From its name to its sitting cushions, Naropa University screams Buddhism. Its instructors and students alike sport mala beads and singing bowls. Its classes begin and end with a bow. Even its somewhat tongue-in-cheek mascot, the “Bodhi Cheeta,” references the school’s religious leaning.
Which is understandable, given its beginnings. Naropa’s history involves a solid background in Buddhist philosophy and meditation instruction, and its early psychology department was perhaps based more in religious studies than traditional psychology. Granted, the school has evolved a lot, and there is now a wider range of voices and opinions that come together to make Naropa what it is.
Having said that, there are a few Buddhism-related things about this school that must be considered. The undergraduate psychology program requires several “Buddhist Psychology” courses, which contain a fair dose of religious “dharma,” and the TCP program requires at least four credits of meditation classes that can only be waived if one has gone through the undergrad program. Are these classes useful? I would say yes, although I have run into people who were less than happy about their mandatory status. Nevertheless, Buddhism is here to stay at Naropa, and the psychology programs here will never be fully separate from Buddhist philosophy.
Now, knowing that Buddhism is essential to Naropa’s academic philosophy may be a wonderful discovery for the hopeful Buddhist applicant to this school. But what about those of us who aren’t? What about those of us who are Jewish, Christian, Pagan, Atheist, etc.? What about those of us who don’t really want another religion forced down our throats?
Well, there’s good news and bad news. The good news is that it won’t be. Unless you apply to the religious studies program, you can be sure that the Buddhist philosophies that are integrated into the programs here will be tied back into the subject of study. As a psychology student, for example, you will learn about the four noble truths, and then you will learn how the real-life manifestations of this concept result in your clients having a really rough time of things.
But, as I mentioned, there’s bad news as well. That bad news is that you will probably feel a little weird in this school, because there isn’t a particularly large degree of focus on the other religions present here.
I have met a fair number of Jewish people here, and there is some Jewish presence in the Religious Studies department. But the Jewish religion is rarely brought up in Psychology courses. Christianity is almost less discussed, even though there are a fair number of Christian students here as well. And if you come from a western religion that is not Judeo-Christian in origin, prepare to be largely ignored.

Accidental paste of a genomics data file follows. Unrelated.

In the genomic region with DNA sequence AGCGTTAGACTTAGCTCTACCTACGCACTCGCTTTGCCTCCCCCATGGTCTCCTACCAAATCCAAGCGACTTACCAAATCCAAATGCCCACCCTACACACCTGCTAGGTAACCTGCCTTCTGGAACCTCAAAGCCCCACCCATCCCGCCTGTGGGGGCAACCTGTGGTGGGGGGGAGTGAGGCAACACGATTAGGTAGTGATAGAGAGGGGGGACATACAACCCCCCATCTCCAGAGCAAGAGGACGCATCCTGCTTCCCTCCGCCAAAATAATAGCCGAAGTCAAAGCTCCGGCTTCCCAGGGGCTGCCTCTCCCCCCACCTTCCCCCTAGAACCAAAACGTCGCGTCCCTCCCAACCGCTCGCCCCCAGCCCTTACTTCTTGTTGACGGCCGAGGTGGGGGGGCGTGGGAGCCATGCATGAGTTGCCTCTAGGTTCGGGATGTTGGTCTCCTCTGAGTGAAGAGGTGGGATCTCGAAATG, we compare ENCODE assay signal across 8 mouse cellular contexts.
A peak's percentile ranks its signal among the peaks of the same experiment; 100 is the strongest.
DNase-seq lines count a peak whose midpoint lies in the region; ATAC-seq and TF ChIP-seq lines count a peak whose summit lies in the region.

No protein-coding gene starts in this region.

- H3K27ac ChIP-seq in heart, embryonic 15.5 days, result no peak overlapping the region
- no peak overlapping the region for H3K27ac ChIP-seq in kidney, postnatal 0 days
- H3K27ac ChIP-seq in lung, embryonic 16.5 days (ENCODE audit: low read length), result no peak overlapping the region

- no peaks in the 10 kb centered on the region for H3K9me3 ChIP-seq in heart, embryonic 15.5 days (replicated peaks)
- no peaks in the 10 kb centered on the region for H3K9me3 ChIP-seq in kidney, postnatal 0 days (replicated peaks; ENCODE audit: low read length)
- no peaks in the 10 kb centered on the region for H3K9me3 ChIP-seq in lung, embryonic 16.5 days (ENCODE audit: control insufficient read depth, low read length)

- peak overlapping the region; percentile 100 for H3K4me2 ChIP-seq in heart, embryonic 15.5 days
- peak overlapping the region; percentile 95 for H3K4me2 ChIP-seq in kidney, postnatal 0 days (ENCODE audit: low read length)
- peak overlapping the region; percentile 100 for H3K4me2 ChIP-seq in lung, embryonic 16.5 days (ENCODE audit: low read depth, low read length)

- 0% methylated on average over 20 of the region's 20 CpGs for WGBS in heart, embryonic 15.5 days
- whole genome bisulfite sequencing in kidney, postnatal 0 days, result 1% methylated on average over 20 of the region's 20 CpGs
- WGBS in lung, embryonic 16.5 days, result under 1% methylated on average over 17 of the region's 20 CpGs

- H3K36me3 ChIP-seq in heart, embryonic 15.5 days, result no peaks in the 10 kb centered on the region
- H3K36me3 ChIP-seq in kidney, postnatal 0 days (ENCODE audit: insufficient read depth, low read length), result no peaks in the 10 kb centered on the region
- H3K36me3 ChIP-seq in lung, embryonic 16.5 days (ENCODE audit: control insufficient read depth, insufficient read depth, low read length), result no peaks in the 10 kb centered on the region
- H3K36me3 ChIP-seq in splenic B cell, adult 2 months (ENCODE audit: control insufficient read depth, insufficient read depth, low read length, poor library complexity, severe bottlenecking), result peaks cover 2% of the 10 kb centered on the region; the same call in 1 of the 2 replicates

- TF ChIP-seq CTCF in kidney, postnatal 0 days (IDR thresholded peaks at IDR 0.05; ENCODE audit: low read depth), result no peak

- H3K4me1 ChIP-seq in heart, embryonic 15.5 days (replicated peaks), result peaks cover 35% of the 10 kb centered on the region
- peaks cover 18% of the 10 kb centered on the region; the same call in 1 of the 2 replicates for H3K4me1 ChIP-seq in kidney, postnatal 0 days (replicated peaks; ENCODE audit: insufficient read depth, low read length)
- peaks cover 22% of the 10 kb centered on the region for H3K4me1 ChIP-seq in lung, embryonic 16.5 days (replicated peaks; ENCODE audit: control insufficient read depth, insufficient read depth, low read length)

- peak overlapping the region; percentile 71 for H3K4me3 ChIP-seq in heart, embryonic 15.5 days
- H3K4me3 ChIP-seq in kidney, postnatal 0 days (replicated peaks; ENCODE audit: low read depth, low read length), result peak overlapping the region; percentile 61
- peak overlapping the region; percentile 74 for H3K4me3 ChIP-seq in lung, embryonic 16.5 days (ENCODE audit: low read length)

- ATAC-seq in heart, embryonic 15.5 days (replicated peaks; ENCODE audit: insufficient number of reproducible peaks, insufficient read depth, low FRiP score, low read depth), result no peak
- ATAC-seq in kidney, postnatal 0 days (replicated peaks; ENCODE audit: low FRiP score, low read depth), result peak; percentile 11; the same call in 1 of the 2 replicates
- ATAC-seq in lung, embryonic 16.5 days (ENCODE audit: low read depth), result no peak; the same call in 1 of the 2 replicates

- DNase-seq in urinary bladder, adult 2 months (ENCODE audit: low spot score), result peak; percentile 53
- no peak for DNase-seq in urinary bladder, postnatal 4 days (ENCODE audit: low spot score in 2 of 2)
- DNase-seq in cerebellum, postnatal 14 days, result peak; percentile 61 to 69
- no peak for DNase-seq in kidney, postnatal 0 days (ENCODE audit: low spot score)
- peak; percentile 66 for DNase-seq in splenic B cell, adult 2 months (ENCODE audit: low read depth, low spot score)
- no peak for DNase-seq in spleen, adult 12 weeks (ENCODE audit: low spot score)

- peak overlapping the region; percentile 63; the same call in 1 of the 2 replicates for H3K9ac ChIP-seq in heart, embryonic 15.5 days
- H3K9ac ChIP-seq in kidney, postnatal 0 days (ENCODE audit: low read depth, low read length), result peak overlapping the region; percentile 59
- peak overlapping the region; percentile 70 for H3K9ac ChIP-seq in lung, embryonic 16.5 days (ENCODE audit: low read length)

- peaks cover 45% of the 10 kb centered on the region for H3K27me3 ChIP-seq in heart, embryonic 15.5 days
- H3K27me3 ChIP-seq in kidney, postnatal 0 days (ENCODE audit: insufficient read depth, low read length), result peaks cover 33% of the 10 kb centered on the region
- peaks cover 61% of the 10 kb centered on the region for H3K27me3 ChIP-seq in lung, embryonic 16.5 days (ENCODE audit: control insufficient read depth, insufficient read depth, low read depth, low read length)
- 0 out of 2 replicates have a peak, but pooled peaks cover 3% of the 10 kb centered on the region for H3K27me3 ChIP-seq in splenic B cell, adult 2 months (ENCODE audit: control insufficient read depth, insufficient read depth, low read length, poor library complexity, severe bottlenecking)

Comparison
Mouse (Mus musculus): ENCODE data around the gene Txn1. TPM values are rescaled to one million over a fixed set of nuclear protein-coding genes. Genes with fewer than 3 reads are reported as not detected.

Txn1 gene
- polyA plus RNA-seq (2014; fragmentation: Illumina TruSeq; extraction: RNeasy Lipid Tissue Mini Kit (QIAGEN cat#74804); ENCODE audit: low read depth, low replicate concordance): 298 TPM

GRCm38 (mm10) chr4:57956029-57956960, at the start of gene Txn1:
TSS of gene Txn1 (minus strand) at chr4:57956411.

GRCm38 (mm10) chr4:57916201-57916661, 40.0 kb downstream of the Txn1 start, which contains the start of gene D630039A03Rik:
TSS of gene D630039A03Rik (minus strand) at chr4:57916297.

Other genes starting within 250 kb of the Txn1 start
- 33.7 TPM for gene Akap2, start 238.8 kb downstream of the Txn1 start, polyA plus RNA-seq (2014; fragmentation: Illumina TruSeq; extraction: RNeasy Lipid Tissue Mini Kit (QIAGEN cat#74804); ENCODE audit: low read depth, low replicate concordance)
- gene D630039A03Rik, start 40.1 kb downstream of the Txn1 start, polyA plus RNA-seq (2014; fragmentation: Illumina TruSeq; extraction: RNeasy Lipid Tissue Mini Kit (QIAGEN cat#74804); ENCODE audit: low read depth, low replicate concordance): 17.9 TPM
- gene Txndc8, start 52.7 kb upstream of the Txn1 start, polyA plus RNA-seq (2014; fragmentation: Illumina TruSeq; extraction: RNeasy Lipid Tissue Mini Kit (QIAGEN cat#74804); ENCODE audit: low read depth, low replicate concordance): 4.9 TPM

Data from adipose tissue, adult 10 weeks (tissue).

Bear in mind, you won’t be unwelcome here. It’s quite likely that people won’t particularly understand where you’re coming from spiritually, and if you’re a member of one of the more traditionally evangelical religious organizations, you may be met with awkward silence if your bring up your faith in class. But from what I’ve seen, it seems to be fairly uncommon for people to be outright discriminated against for their religious beliefs.
However, it’s important to remember that people are people, even at Naropa. Prejudice, fear, and judgment are qualities that all of us are hard pressed to quash out all (or even most) of the time. I myself identify as Pagan, but I don’t generally go spreading it around. On the rare occasion that I mention this fact, I rarely receive any notable interest or response. I don’t know if they’re worried about offending me, or trying to maintain an air of nonjudgment, but I get the feeling if I mentioned practicing Hinduism, or even Sufism, I wouldn’t receive such blank stares. I am involved in Naropa’s student group PAN (Pagans At Naropa), and I occasionally meet other people who identify similarly. But I can’t remember having ever heard an instructor bring up a nature-based religion, aside from the occasional reference to some form of Native American spirituality, and I’ve been attending this school for about three years.
I’ve come to terms with this fact, and it doesn’t particularly bother me. But what will this mean for you? Ultimately, it means that this institution has its philosophical leanings, as most private institutions do. I certainly wasn’t driven away by this issue, and in fact, I chose to return for my graduate studies. Even if you’re not Buddhist, you’ll be fine. If you’re worried about it, you can bet that someone else will be having the same misgivings you are, and you may even form a new friendship over this shared concern. No one will expect you to be Buddhist, and no one will expect you to convert.
And even though the Buddhist concepts in these classes may be strange, unfamiliar, or may even clash with your own beliefs, know that it’s okay if you don’t buy into it. Take what is useful to you, leave what is not. Your experience as a Naropa student will be worthwhile, if you let it.